How Long Does It Take To Cook Brown Rice In A Rice Cooker?

Brown rice seems to have a bad reputation of either being too hard and chewy or too soft and mushy. Oh, and taking ages to cook. It’s true that brown rice often takes close to an hour to cook in a rice cooker. But, since it’s almost entirely hands-off, that’s an hour where you can be doing anything else you’d like.

So while an hour may sound like a long time for rice, it’s the rice cooker doing all the work for us, and I rarely hear them complaining about it.

We can get a better understanding of brown rice cooking times by exploring the anatomy of brown rice as well as how rice cookers work.  And maybe we’ll even learn a trick to help speed up the process along the way.

How A Rice Cooker Works

how does a rice cooker work

Rice cookers come in a variety of shapes and sizes. They can be simple, single-button machines or models packed with technology and an array of cooking functions. Here are a few of our favorites.

No matter how simple or complex, all of these machines cook rice in a very similar manner.

Inside most rice cookers is a removable inner pot where the rice and water are placed to cook. There will be a tight-fitting lid that goes on top and you’ll have at least one switch or button to turn the cooker on.

Once turned on, a heating element will bring the water up to a simmer to cook the rice. Once all of the water has been absorbed or evaporated the machine will shut off or switch to a warm setting.

It’s a very straightforward process and is very similar to what takes place if you cook rice in a pot on the stove. Only with less work and less mess.

Types Of Brown Rice

Different types of rice

Just like with white rice, there are many different types of brown rice to choose from. After all, white rice all starts out as brown rice. More on that later.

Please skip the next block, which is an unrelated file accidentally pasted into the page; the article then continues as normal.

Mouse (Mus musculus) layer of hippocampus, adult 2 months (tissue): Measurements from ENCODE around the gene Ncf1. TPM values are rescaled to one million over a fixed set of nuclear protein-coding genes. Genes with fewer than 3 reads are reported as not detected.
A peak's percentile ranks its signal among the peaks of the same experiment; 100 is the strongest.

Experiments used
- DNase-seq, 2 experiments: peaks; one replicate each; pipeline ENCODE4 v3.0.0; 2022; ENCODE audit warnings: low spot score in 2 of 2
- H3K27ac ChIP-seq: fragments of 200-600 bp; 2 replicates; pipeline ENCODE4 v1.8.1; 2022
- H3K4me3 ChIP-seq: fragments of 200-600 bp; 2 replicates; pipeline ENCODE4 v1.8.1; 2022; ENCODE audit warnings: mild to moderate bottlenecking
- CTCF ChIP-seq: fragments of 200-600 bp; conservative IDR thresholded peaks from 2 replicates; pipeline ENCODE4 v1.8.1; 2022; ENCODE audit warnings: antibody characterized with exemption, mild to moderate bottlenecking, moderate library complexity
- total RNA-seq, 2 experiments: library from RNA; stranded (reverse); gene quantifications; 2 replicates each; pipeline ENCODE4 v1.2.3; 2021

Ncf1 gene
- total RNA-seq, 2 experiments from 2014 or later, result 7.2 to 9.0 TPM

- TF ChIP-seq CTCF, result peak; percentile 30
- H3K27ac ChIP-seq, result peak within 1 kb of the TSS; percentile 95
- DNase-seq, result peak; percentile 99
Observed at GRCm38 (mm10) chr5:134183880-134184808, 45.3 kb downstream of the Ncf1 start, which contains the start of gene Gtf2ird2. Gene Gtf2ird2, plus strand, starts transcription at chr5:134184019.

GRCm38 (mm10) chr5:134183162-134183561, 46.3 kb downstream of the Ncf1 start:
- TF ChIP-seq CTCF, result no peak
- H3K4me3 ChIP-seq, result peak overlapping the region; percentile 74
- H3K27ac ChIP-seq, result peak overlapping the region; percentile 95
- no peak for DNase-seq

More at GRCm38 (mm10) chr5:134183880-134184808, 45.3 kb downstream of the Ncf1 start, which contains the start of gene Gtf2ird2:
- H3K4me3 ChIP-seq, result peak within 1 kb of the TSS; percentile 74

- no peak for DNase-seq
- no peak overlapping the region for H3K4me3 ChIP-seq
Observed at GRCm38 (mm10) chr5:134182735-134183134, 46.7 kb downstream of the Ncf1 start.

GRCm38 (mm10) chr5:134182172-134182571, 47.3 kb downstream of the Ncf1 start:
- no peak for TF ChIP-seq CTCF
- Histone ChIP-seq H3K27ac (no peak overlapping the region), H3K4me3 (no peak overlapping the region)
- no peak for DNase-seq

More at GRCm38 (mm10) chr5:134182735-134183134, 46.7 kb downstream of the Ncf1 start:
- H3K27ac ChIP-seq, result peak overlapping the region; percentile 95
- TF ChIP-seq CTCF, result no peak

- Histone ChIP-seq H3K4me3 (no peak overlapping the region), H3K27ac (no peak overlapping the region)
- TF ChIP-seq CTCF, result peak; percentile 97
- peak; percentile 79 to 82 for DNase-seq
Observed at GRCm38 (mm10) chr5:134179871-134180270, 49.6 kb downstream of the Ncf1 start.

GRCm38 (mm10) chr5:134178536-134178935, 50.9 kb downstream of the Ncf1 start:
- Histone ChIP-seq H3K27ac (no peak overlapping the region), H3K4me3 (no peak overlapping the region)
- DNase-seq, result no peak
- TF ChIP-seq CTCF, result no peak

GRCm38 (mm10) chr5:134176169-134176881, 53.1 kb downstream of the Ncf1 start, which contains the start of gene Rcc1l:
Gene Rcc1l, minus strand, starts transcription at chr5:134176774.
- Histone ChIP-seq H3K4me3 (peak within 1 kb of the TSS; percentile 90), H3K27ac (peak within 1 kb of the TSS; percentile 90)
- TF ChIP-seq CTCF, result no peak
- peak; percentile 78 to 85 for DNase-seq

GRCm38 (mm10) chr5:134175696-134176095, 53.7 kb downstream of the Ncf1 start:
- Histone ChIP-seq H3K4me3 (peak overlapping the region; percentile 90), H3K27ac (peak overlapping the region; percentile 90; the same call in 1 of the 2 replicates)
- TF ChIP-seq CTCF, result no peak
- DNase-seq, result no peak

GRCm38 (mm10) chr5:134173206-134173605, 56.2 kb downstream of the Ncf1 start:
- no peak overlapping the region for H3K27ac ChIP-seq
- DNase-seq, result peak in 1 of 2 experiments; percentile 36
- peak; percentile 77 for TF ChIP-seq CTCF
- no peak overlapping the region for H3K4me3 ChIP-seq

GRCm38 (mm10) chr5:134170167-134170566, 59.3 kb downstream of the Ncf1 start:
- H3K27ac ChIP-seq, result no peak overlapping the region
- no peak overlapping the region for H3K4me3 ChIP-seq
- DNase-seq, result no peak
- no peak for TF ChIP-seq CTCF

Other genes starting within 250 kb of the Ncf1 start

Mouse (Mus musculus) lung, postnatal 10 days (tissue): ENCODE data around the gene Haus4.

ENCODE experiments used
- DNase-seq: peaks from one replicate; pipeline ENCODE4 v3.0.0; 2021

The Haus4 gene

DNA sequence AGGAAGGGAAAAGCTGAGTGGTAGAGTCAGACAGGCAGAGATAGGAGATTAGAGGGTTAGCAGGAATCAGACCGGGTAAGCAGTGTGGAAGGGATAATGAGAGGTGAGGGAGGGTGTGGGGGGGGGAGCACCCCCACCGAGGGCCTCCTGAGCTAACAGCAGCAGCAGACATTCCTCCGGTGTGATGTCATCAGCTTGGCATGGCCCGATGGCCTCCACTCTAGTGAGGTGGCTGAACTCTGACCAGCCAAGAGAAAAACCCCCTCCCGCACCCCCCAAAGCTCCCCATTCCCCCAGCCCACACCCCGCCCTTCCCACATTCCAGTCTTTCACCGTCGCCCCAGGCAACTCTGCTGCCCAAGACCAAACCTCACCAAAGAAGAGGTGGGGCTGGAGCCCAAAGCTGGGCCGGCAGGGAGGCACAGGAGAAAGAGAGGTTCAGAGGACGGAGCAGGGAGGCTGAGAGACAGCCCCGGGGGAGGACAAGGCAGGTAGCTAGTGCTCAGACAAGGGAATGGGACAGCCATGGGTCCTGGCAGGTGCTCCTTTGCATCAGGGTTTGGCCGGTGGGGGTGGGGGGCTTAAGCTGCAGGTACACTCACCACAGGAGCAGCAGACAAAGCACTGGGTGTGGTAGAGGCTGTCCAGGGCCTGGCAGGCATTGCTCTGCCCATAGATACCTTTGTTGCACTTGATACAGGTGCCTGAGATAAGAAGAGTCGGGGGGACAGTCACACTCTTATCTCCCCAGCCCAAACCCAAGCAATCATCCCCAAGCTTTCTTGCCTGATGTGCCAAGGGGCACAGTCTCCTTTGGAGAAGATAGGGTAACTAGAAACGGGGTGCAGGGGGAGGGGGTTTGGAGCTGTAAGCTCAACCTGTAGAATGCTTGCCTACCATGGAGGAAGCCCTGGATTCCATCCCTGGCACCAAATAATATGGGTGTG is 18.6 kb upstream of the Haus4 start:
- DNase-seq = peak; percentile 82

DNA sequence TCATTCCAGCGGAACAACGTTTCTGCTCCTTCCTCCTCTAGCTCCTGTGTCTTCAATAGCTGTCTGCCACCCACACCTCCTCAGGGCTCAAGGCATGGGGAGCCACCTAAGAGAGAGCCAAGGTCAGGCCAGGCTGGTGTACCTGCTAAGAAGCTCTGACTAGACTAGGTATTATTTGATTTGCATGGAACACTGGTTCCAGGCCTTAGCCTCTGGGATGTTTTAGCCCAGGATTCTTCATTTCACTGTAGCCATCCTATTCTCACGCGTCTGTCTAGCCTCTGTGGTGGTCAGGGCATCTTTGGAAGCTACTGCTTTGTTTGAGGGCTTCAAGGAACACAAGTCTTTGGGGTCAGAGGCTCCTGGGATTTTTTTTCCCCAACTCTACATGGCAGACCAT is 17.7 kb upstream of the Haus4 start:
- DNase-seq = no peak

Each type can have a unique flavor, texture, and even cooking time. So, while we generally say that brown rice takes between 45 minutes to an hour to cook, it can be different for different types of rice.

The basic categories for brown rice are the same as for white. Some of the most common brown rice names that you’ll see are short, medium, and long-grain, as well as basmati and jasmine.

A good rule of thumb when deciding what type of brown rice you want to cook is that the shorter the grain the higher the starch content. So, a short grain brown rice will be more creamy and sticky, while long-grain brown rice will have more firm and separate grains once they are cooked.

Brown Rice vs. White Rice

brown and white rice background

Like I said earlier, all white rice starts out as brown rice. But even though they all come from the same plant, the end result is quite different.

Brown rice is transformed into white rice by a polishing process that removes the outer layers of the rice grain. Those layers that are removed (the bran and germ) are what gives brown rice its color, flavor, chewy texture, and dense nutritional value.

It’s also those outer layers that play a big role in how long the rice takes to cook. With those additional layers intact, brown rice takes significantly longer to break down so that it’s soft and edible.